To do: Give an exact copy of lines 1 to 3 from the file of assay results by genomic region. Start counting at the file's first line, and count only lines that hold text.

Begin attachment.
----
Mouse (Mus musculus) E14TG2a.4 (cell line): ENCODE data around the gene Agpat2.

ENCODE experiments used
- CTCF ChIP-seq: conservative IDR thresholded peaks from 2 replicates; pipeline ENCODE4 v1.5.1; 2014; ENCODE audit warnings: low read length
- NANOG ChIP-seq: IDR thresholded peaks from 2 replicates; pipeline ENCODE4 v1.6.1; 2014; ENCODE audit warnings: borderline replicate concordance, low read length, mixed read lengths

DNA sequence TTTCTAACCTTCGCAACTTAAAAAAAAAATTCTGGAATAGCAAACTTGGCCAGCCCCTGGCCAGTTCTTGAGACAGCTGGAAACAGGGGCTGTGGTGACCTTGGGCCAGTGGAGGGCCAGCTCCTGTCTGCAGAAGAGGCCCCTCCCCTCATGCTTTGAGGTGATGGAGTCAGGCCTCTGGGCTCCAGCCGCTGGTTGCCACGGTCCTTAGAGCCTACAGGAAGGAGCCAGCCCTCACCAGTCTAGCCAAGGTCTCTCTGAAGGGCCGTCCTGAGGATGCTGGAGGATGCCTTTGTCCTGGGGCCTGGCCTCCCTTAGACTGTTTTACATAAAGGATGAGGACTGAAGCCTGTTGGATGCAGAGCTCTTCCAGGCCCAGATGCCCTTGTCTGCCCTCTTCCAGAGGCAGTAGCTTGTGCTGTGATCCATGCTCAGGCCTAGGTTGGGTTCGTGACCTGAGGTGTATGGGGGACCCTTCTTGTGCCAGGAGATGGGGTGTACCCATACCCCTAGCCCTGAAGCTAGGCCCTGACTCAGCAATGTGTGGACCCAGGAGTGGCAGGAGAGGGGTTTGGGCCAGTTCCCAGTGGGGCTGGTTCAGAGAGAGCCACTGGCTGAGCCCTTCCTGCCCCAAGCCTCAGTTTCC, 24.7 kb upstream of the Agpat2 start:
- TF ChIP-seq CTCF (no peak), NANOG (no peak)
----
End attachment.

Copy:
Mouse (Mus musculus) E14TG2a.4 (cell line): ENCODE data around the gene Agpat2.

ENCODE experiments used
- CTCF ChIP-seq: conservative IDR thresholded peaks from 2 replicates; pipeline ENCODE4 v1.5.1; 2014; ENCODE audit warnings: low read length